Peripheral blood samples were taken using 3.5-ml separation gel vacuum tubes. Serum preparation was done from all of the peripheral blood samples by repeated centrifugation for 15 min at 1,200 g. The serum was first tested with an ELISA. The testing consisted of screening with either the Anti-HIV 1 + 2 Antibodies ELISA Diagnostic Kit (LIVZON Diagnostics, Zhu Hai, China) or the Diagnostic Kit for Antibody to Human Immunodeficiency Virus (INTEC Products, Xia Men, China). If the screening test was negative for HIV antibodies, the test was complete. If the screening test was positive, additional testing was needed to make sure that it was not a false-positive result. For this additional test, we obtained a fresh blood sample and repeated the ELISA using both kits. If there was a positive result for either ELISA, then confirmatory western blotting was performed at Harbin Centers for Disease Control and Prevention. If the western blotting was positive, the person was considered to be infected with HIV. Patients needed to bring their personal ID card to obtain the western blotting results.

Statistical analysis

We evaluated the relationship between the demographic characteristics of HIV-positive patients and the prevalence of HIV. All data were stored in a database (Microsoft Excel 2007) and all statistical analyses were performed using SPSS version 16.0 (Chicago, IL, USA). Categorical variables were analyzed using the χ 2 test. Statistical significance was defined as P < 0.05.

Results

Yearly HIV testing volumes were 33,025, 43,891, 53,859, 59,493, 71,772 and 86,111. There was an increasing trend in the positivity rate of HIV-1 testing, from 0.2% (7/33,025) in 2007 to 0.5% (43/86,111) in 2012 (Figure 1).
Figure 1

The positive rate of HIV-1 testing from 2007 to 2012 in hospital.

Demographic characteristics of HIV-positive patients

In 2007 and 2008, >50% of HIV-positive patients were 30–40 years old, whereas from 2009 to 2012 the age of HIV-positive patients showed a generally uniform distribution across the age groups from 20 to 60 years. More than 85% of the HIV-positive patients were 20–60 years old (P < 0.01) (Table 1). Additionally, in recent years some patients aged <20 years were HIV positive. Among HIV-positive patients, there was a significant difference according to sex, with men making up a significantly higher proportion of the HIV-positive patients than women (P < 0.05).
Table 1

Demographic characteristics of HIV-infected inpatients

 

2007

2008

2009

2010

2011

2012

 
 

n = 7

n = 11

n = 14

n = 29

n = 42

n = 43

P

 

n

%

n

%

n

%

n

%

n

%

n

%

 

Age groups, years

             

20

0

0.0%

0

0.0%

0

0.0%

1

3.5%

3

7.1%

3

7.0%

 

20-60

5

85.7%

7

90.9%

8

92.9%

13

89.6%

36

85.8%

39

90.7%

 

60

1

14.3%

1

9.1%

1

7.1%

2

6.9%

3

7.1%

1

2.3%

<0.01

Sex

            

Male

4

57.1%

9

81.8%

10

71.4%

24

82.8%

35

83.3%

41

95.4%

 

Famale

3

42.9%

2

18.2%

4

28.6%

5

17.2%

7

16.7%

2

4.7%

<0.05

Marry status

            

No married

2

28.6%

2

18.2%

3

21.4%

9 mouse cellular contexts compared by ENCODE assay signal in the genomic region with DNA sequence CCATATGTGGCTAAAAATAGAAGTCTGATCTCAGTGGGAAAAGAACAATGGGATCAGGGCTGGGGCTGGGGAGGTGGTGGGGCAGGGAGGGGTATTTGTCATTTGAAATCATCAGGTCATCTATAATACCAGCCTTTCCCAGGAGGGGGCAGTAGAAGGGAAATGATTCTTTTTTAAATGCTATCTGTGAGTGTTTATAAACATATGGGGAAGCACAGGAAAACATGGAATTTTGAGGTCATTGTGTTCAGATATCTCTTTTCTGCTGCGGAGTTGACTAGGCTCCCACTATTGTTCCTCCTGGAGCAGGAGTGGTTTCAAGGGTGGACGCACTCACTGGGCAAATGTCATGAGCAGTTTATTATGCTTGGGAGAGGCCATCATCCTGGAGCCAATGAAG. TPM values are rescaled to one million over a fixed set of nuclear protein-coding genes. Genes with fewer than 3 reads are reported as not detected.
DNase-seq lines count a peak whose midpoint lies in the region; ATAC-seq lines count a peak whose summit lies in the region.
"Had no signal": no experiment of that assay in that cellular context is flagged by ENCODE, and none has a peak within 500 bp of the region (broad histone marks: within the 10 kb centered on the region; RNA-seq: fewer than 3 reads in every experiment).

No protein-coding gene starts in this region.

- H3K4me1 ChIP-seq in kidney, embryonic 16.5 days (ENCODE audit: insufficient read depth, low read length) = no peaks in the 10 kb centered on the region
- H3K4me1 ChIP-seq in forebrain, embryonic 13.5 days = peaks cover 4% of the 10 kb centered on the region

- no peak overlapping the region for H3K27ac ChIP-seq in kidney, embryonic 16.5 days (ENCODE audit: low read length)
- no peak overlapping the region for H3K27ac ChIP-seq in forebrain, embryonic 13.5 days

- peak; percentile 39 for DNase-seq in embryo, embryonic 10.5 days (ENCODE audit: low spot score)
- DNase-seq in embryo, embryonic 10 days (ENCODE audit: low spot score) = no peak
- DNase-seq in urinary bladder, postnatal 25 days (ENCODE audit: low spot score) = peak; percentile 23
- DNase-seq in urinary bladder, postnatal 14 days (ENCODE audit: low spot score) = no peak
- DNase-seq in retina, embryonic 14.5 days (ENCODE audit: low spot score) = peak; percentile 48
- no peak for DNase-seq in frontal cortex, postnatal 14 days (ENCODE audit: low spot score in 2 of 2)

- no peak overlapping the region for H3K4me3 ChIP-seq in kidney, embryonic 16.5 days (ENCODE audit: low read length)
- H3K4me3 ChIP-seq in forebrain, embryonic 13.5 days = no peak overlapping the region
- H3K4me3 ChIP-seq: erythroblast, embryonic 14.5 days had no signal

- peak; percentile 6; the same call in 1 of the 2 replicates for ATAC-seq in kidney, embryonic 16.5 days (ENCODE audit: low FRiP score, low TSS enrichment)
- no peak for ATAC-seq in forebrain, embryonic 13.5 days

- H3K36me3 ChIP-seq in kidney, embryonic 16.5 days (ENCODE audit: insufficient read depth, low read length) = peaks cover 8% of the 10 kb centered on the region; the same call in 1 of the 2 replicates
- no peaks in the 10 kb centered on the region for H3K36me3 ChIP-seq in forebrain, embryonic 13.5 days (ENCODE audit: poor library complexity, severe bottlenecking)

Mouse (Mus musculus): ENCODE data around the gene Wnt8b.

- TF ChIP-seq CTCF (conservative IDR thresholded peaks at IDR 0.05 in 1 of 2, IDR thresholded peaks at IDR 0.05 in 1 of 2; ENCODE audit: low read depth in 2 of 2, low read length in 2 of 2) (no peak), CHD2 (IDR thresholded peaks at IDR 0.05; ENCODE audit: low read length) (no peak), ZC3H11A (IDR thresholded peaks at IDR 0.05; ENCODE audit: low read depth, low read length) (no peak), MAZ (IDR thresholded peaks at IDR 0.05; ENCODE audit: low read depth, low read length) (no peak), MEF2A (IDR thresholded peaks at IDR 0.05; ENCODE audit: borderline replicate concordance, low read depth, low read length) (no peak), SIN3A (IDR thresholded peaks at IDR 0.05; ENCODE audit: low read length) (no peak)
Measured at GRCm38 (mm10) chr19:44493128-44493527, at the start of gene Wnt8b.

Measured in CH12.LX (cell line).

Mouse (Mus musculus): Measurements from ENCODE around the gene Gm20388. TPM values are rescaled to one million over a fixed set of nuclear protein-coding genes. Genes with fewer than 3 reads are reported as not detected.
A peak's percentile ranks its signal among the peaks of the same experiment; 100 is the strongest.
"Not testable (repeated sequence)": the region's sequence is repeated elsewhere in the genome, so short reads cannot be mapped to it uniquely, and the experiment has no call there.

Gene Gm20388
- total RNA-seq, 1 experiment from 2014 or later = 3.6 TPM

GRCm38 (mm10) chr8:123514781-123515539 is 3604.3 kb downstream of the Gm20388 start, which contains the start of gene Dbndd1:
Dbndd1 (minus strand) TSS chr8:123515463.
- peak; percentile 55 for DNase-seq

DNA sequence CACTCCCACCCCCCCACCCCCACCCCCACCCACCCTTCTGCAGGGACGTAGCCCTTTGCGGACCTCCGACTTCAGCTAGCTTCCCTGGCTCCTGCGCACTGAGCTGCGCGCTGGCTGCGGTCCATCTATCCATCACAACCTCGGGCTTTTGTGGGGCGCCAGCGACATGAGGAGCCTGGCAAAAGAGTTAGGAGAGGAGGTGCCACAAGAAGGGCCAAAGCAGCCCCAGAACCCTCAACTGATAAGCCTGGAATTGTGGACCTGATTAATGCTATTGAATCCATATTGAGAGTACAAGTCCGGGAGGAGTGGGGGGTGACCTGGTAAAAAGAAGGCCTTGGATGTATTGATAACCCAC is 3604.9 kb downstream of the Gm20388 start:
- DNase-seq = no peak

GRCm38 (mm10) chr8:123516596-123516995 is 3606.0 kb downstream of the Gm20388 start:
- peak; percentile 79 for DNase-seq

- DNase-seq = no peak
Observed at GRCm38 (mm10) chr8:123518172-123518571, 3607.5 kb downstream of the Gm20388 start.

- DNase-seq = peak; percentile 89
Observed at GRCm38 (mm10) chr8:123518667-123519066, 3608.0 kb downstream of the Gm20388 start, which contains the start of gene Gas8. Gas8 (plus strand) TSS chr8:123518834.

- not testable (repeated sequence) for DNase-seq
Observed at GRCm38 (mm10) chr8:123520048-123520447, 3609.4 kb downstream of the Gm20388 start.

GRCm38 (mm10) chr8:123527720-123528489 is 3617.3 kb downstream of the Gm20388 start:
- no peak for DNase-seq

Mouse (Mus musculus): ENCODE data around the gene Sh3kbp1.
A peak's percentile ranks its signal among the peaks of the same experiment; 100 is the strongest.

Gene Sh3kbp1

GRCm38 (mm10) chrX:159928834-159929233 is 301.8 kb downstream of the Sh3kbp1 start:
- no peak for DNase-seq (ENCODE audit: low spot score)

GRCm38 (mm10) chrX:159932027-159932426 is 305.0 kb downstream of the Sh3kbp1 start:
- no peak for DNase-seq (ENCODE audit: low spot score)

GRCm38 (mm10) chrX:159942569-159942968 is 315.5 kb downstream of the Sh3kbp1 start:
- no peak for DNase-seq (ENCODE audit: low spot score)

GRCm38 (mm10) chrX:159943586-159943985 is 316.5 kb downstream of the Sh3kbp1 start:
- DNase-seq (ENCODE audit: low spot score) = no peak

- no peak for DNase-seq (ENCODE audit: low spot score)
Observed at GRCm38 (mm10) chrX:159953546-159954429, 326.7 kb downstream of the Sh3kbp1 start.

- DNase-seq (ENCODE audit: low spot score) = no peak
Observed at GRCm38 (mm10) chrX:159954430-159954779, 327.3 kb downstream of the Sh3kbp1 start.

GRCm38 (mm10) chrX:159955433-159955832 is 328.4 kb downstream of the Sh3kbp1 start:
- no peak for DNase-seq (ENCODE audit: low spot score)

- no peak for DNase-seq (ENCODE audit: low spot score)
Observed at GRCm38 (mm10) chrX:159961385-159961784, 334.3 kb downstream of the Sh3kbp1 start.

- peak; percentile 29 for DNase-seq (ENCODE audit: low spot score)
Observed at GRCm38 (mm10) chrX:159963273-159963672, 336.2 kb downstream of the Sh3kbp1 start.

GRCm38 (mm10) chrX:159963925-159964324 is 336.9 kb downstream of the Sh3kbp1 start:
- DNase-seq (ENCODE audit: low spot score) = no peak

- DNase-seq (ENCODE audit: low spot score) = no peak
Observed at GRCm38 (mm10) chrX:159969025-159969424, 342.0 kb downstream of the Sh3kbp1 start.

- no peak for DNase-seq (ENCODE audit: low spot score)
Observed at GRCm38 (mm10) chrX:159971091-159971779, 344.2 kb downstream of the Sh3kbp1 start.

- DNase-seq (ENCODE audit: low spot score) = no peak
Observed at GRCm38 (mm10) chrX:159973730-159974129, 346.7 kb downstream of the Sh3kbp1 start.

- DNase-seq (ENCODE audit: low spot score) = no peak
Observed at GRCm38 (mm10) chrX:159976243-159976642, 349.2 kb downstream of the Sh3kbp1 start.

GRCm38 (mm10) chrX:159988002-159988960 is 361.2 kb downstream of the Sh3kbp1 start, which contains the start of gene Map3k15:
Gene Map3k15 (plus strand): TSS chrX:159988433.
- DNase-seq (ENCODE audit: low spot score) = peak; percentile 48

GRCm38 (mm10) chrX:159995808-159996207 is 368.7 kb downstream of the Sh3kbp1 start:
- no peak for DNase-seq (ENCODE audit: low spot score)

9

31.0%

16

38.1%

14

32.6%

 

Divorce or Widowed

3

42.9%

1

9.1%

6

42.9%

17

58.6%

15

35.7%

26

60.5%

 

Married

2

28.6%

7

63.6%

3

21.4%

3

10.3%

10

23.8%

3

7.0%

 

Unknown

0

0.0%

1

9.1%

2

14.3%

0

0.0%

1

2.4%

0

0.0%

<0.01

Occupation

            

Students

0

0.0%

0

0.0%

0

0.0%

1

3.5%

1

2.4%

2

4.7%

 

Unemployed

1

14.3%

1

9.1%

8

57.1%

2

6.9%

5

11.9%

6

14.0%

 

Blue collar

6

85.7%

5

45.5%

1

7.1%

16

55.2%

26

61.9%

34

79.1%

 

White collar

0

0.0%

0

0.0%

0

0.0%

1

3.5%

2

4.8%

1

2.3%

 

Unknown

0

0.0%

5

45.5%

5

35.7%

9

31.0%

8

19.1%

0

0.0%

<0.01

Eduction, years

            

6

0

0.0%

2

18.2%

2

14.3%

4

13.8%

6

14.3%

1

2.3%

 

6-9

2

28.6%

5

45.5%

10

71.4%

10

34.5%

16

38.1%

14

32.6%

 

10-12

4

57.1%

4

36.4%

2

14.3%

10

34.5%

13

31.0%

15

34.9%

 

>12

1

14.3%

0

0.0%

0

0.0%

5

17.2%

7

16.7%

13

30.2%

<0.01

Routes of infection

            

Blood/Drug

1

14.3%

1

9.1%

2

14.3%

7

24.1%

0

0.0%

3

7.0%

 

Heterosexual

3

42.9%

6

54.6%

5

35.7%

6

20.7%

19

45.2%

12

27.9%

 

Homosexual

3

42.9%

4

36.4%

7

50.0%

15

51.7%

21

50.0%

28

65.1%

 

Unknown

0

0.0%

0

0.0%

0

0.0%

1

3.5%

2

4.8%

0

0.0%

0.12

With the exception of 2008, each year, more than two-thirds of HIV-positive patients described themselves as single (Table 1). HIV infection was associated with occupation, with a high percentage of HIV-positive patients being blue-collar workers (P < 0.01). Additionally, starting in 2010, HIV infection was found in white-collar workers and students. More than 80% of HIV-positive patients had not received higher education (Table 1), but the proportion of HIV-positive patients with higher education increased in the last 3 years of this study to 17.2%, 16.7% and 30.2% (P < 0.01).

No significant differences were found in the routes of infection. The yearly percentage of HIV-positive patients estimated to have been infected through sexual transmission ranged from 72.4% to 93.0%, and the proportion of HIV infections that were acquired through homosexual contact ranged from 36.4% to 65.1% (P > 0.05) (Table 1).